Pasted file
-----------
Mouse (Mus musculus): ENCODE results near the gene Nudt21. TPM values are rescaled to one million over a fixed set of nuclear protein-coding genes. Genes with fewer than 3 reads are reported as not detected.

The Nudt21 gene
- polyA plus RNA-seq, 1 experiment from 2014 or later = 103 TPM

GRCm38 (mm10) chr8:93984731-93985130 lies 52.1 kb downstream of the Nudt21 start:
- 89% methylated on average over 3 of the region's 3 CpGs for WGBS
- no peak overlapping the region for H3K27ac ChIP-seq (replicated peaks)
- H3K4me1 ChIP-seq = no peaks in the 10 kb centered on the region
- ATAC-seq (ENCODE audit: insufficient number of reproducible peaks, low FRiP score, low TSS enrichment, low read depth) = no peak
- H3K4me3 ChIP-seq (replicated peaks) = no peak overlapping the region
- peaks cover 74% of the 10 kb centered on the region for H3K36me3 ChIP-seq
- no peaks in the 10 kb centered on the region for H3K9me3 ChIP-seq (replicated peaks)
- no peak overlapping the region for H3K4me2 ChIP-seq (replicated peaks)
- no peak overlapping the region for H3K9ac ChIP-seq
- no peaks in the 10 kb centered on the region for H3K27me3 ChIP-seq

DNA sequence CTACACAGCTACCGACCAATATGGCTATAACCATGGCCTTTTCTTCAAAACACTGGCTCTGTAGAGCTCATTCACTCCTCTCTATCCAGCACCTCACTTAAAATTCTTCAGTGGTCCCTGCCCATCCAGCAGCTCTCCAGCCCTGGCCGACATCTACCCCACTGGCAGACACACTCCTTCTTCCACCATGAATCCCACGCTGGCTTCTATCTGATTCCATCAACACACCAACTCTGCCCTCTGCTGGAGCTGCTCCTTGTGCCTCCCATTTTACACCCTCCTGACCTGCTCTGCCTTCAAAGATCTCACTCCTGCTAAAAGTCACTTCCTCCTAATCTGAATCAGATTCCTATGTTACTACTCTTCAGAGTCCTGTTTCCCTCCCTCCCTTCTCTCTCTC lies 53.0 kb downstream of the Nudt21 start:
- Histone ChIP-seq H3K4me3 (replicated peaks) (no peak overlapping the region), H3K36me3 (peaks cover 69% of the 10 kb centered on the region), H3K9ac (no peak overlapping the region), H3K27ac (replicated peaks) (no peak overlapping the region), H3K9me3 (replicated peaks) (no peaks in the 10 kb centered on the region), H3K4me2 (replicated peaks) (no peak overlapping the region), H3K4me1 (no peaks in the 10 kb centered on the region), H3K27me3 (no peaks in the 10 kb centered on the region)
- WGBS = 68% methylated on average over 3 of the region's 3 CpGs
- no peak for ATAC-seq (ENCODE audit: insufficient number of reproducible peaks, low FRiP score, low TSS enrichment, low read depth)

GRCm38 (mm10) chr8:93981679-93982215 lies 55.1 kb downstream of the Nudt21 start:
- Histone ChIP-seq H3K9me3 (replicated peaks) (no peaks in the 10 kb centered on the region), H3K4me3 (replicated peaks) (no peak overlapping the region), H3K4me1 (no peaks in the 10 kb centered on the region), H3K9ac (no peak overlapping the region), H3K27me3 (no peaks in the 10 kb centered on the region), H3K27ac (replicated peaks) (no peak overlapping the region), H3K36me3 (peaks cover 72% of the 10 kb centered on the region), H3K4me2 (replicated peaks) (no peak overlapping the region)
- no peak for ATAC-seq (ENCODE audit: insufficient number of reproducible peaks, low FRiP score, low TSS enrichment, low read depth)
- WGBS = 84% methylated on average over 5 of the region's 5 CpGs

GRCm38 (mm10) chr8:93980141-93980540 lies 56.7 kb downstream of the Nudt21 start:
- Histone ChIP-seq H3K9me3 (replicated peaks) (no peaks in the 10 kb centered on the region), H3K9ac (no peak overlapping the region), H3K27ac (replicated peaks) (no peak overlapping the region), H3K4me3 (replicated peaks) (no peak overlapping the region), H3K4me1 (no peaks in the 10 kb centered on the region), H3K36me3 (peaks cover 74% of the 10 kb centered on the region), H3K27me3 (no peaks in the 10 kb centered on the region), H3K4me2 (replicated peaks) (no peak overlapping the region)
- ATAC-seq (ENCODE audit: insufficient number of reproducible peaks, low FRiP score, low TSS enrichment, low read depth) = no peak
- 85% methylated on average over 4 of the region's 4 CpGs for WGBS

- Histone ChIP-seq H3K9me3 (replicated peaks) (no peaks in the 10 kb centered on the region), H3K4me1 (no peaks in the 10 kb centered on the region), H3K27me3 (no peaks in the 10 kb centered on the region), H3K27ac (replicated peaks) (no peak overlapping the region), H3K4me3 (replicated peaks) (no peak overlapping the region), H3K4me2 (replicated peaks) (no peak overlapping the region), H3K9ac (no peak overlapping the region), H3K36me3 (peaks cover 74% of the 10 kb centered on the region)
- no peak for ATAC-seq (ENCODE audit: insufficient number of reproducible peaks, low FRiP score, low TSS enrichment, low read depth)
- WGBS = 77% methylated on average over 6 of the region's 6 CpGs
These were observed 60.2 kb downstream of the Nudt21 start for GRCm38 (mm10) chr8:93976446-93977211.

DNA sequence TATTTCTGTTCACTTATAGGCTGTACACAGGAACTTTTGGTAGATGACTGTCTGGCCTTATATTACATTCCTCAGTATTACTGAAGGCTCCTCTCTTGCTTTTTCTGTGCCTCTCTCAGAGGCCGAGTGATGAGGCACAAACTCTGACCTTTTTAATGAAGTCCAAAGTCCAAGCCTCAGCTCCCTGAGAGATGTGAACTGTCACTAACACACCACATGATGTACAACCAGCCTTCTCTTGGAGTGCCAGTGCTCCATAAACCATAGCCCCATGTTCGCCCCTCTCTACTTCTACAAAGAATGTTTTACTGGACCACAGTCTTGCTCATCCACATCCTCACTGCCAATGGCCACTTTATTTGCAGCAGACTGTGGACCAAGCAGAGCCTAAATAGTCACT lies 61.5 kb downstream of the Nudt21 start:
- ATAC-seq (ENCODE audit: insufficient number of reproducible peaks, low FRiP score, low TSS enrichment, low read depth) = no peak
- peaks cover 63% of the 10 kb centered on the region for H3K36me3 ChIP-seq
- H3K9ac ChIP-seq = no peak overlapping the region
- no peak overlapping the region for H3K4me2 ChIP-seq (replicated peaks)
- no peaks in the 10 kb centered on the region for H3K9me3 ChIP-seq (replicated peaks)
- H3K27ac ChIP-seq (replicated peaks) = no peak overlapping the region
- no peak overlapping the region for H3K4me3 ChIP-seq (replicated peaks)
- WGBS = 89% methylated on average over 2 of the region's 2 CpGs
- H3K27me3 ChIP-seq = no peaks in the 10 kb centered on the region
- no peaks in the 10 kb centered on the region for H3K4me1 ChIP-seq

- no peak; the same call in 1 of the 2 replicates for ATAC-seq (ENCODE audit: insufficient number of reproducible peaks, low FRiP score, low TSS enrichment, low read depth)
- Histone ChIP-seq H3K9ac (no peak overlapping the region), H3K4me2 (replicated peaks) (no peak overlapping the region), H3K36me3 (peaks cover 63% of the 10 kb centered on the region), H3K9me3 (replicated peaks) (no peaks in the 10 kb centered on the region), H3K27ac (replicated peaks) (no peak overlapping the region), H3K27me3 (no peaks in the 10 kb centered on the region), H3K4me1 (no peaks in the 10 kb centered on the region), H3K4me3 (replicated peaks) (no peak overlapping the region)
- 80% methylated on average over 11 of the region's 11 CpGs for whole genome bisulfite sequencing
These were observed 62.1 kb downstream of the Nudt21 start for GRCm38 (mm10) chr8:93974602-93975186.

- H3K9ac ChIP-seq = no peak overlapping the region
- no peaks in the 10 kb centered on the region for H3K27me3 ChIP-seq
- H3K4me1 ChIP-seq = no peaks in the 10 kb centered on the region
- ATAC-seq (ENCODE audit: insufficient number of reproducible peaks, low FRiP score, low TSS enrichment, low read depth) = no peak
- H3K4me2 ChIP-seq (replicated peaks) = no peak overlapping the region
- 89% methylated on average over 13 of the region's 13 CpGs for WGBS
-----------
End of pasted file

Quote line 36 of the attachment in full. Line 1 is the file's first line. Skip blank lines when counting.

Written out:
- no peaks in the 10 kb centered on the region for H3K9me3 ChIP-seq (replicated peaks)